Nash and Kaylee's attraction seemed to be down to their secret shared heritage and teenage hormones and not much else. Nash's sudden personality change when it came to Kaylee was odd considering how he treated numerous other girls so I understood why Kaylee at the end was questioning how long it would take for Nash to get bored and move on.
Kaylee's family keeping her in the dark for so long was not only dangerous but damaging to her. Encouraging her to think that she's crazy instead of revealing who and what she is was cruel.
The revelation of Nash and Tod's connection was unexpected but made sense. The idea of the reapers reminded me of the TV show Dead Like Me but with master lists of those to die instead of just post-it notes!
What I couldn't quite understand was Aunt Val's motivation for doing what she did. How was she going to get what she wanted by making that deal? Maybe I missed that part or maybe she was just deluding herself into thinking that what she wanted was even possible, who knows? We all know that Faustian deals are just wrong, wrong, wrong - they never end well.
I read the prequel My Soul to Lose first and this straight after, I recommend that others read the prequel first too because it highlights the seriousness of Kaylee's situation and her family's reaction to it.
Overall I was pretty impressed with the originality of the story but there did feel like there was something missing, I'm not sure what it was, I can't put my finger on it otherwise I would give this 5 stars.
Wow, I’m so glad I acquired all six of the books (out so far) at the same time. The cliffhanger ending left me so hungry for more that as soon as I fi...moreWow, I’m so glad I acquired all six of the books (out so far) at the same time. The cliffhanger ending left me so hungry for more that as soon as I finished Glass Houses I started reading The Dead Girls’ Dance right after just so I could find out what happened next. For a young adult book and a first in a series I was impressed, it’s rare to find any series that starts with a bang.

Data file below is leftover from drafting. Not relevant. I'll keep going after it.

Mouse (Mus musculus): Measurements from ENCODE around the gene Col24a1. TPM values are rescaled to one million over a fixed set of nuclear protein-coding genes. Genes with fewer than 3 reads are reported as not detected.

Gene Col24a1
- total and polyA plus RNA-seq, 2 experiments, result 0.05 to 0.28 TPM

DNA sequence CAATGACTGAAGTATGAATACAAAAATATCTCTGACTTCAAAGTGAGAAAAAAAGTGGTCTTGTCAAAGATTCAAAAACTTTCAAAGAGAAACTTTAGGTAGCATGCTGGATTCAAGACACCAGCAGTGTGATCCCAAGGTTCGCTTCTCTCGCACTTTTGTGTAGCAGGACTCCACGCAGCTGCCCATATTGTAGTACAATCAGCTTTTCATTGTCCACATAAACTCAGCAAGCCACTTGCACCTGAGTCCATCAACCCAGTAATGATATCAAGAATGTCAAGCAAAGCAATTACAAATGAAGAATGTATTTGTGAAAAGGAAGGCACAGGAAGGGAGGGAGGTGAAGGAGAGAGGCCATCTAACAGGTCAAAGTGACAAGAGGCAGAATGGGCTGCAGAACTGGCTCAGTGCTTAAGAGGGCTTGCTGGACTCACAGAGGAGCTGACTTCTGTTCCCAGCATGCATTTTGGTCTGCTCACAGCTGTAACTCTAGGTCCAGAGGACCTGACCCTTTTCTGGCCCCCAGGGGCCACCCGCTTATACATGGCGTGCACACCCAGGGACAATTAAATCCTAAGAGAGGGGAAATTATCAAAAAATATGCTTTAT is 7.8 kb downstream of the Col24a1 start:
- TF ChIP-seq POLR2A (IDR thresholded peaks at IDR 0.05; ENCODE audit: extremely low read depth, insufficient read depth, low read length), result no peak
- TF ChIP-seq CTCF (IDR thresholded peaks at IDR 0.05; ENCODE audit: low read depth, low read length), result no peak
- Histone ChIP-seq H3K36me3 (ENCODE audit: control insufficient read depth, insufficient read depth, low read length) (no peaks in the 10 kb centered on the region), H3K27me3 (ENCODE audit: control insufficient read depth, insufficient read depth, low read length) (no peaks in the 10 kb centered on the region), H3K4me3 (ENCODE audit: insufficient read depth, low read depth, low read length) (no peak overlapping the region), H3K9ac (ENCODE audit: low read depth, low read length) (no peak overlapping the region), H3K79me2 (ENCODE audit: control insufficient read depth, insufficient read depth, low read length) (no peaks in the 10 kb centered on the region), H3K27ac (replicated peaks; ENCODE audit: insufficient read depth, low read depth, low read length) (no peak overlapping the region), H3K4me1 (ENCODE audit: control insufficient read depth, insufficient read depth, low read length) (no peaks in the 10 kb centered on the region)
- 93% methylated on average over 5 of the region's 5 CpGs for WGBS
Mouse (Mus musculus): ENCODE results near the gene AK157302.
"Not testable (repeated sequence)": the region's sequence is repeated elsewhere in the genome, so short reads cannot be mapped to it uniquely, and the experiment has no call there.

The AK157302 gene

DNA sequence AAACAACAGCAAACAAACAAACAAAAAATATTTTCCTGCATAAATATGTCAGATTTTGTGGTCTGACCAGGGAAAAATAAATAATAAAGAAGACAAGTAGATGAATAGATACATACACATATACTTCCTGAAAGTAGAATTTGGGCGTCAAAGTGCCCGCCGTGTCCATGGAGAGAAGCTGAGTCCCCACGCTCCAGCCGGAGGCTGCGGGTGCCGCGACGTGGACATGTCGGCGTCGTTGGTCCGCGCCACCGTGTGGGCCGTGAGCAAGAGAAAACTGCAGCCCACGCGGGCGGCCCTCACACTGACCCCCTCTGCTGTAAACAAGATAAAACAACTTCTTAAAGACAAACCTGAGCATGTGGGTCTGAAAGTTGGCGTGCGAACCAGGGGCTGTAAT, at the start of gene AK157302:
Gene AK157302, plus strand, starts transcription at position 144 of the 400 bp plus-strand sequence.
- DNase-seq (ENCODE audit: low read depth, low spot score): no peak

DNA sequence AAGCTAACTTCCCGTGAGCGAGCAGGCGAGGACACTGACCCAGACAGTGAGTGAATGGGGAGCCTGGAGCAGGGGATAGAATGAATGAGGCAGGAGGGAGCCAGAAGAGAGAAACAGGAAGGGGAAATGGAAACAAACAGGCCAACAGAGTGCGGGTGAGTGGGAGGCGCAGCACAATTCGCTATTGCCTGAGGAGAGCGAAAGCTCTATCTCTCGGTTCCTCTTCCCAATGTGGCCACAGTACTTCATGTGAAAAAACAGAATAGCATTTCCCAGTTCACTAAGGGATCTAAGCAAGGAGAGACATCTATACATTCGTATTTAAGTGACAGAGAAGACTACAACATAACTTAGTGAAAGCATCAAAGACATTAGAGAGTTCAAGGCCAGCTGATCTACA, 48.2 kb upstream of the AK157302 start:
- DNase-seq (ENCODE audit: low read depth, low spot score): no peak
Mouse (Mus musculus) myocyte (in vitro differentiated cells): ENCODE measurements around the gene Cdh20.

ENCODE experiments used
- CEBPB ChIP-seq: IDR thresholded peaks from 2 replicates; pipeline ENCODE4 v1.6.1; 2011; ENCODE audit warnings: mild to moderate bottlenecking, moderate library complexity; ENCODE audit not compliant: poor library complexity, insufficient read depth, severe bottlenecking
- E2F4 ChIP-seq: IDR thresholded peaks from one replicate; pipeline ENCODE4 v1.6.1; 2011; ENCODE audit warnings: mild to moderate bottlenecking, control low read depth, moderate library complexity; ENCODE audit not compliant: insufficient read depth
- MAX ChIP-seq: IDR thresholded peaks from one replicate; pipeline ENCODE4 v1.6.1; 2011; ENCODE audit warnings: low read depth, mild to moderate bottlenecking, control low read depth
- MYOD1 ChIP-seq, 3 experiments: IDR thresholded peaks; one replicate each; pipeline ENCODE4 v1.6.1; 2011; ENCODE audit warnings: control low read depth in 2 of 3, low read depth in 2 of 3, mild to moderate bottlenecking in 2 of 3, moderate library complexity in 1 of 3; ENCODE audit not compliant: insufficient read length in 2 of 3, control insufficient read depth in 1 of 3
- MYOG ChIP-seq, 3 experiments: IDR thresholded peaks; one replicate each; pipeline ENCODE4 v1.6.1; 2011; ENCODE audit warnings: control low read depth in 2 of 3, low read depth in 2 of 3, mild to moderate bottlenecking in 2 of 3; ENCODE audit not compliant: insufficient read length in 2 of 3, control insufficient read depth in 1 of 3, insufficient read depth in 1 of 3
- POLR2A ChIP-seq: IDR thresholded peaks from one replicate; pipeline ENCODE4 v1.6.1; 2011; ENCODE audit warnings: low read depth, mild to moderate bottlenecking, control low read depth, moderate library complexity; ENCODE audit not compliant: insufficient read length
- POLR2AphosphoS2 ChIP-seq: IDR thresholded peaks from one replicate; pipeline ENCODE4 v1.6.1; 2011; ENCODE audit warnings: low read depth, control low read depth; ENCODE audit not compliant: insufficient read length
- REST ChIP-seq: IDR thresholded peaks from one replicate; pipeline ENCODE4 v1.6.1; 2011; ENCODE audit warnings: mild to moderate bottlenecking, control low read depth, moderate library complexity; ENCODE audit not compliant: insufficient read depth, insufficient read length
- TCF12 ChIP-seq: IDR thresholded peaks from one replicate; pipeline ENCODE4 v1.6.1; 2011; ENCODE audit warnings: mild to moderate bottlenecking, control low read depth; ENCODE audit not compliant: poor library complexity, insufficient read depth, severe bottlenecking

I didn’t have a problem with Claire that others have expressed. Her attitude was justified, moving away from home to go to university is tough and to do it at sixteen as a child prodigy must be even harder especially when you are being targeted by a group of murderous bullies. If you wouldn’t feel scared and depressed in that situation then you’re a robot. She was entitled to a little whining.
I haven’t read the whole of Caine’s Weather Warden series but I did read the first book, Ill Wind which wasn’t really something I could get into so if you couldn’t get into it either then you may want to give the Morganville Vampire series a try though I have to warn you it is addictive! (less)
I've enjoyed Kim Harrison's Rachel Morgan/Hollows series and decided to try out her YA book. Madison is very much like Rachel, things just seem to hap...moreI've enjoyed Kim Harrison's Rachel Morgan/Hollows series and decided to try out her YA book. Madison is very much like Rachel, things just seem to happen to her. When Grace came on the scene I instantly thought of Jenks with her funny limericks, her naughty deeds and pixie-like stature.
The premise sort of reminded me of a TV programme called Dead Like Me but this book was slightly more complicated. Reapers are angels of death who are given amulets which give them magical abilities by human timekeepers, who also give them times and location of those whose lives are about to be cut short. The dark reapers serve the seraphs (heavenly beings) who believe that people who are destined to make the wrong choices which have a major negative impact on other lives should be killed. Dark reapers do the killing by using black wings (creepy wraith things that look like crows) to find their victims and their sword which is connected to their amulet. On the flip side, light reapers serve a light timekeeper and believe that human choice is paramount so they try to prevent the dark reapers from reaping these souls. They believe the seraphs are all about fate and are killing people before they've even done anything wrong - reminds me of Minority Report .
There is some YA cheese but I really enjoyed the ending with Ron, Nikita, Barnabus and the seraph.
It's a fast-paced, short read. I think the next instalment on Madison's life (or death) will be even better than the first. At least I haven't got long to wait, only two months and some change. (less)